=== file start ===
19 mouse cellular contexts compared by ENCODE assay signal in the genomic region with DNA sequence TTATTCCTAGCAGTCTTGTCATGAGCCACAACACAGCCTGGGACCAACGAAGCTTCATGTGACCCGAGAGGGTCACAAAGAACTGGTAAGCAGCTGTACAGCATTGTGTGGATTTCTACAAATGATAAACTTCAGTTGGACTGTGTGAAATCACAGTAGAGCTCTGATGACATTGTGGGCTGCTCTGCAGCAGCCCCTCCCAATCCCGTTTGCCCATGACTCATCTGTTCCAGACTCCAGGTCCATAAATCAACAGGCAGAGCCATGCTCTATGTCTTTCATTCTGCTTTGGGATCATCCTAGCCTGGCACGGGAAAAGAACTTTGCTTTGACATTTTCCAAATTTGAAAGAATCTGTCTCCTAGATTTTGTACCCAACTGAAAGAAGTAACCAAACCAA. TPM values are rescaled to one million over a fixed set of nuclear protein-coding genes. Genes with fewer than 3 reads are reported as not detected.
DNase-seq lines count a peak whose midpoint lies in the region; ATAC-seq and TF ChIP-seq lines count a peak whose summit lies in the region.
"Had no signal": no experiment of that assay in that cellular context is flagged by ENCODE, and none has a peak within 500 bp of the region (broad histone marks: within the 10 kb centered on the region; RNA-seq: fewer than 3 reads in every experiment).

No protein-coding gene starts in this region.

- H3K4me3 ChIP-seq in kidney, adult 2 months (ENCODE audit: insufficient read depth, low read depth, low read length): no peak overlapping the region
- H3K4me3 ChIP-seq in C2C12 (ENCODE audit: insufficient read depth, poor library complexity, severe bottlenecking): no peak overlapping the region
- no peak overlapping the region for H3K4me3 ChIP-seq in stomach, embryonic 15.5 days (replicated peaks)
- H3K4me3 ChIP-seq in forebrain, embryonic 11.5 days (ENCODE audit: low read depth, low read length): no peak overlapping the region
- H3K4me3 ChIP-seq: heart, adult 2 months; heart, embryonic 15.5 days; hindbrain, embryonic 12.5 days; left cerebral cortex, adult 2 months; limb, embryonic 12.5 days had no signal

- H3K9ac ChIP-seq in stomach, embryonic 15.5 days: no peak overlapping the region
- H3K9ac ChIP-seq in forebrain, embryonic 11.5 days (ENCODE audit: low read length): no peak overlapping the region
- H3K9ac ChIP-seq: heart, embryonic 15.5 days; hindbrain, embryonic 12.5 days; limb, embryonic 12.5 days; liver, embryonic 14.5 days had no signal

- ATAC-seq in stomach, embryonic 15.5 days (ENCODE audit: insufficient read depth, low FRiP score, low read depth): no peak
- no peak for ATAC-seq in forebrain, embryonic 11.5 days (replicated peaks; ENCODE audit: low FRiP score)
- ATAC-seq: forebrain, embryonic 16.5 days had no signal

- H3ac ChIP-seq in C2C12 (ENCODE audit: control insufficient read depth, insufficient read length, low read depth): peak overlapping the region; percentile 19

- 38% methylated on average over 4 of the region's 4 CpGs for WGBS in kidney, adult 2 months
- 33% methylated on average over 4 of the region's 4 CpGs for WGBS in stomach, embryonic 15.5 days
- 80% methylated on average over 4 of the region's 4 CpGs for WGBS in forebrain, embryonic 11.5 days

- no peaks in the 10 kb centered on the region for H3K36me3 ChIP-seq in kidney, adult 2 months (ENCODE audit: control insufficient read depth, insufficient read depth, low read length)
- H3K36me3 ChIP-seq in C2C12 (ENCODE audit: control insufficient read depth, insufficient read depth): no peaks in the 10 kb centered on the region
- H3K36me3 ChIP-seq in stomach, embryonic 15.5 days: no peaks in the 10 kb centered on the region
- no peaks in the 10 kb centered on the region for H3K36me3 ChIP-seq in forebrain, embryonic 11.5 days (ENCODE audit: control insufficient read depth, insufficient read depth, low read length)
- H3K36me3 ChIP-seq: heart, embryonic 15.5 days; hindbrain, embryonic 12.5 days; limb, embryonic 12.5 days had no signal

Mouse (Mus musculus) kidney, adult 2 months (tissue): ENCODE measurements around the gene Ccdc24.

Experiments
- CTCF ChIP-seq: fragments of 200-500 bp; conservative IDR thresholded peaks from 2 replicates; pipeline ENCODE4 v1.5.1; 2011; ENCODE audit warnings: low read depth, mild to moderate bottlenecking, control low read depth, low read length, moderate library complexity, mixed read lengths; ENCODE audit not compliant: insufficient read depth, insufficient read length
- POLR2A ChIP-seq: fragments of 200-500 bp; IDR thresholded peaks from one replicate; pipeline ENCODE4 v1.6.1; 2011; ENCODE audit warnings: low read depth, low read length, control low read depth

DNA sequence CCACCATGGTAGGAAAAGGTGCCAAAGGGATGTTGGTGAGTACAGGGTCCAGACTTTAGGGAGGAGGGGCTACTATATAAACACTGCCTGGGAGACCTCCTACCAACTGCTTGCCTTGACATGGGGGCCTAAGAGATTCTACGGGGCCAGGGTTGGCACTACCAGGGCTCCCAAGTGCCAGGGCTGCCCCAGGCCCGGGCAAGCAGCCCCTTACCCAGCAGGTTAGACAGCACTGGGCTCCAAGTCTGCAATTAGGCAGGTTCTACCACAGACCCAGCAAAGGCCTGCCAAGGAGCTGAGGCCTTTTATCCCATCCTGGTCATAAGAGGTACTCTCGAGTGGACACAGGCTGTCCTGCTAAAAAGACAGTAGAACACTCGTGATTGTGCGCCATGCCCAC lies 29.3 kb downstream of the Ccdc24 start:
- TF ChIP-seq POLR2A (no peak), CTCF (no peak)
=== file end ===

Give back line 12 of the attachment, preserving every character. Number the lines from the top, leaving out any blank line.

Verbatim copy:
- H3K9ac ChIP-seq: heart, embryonic 15.5 days; hindbrain, embryonic 12.5 days; limb, embryonic 12.5 days; liver, embryonic 14.5 days had no signal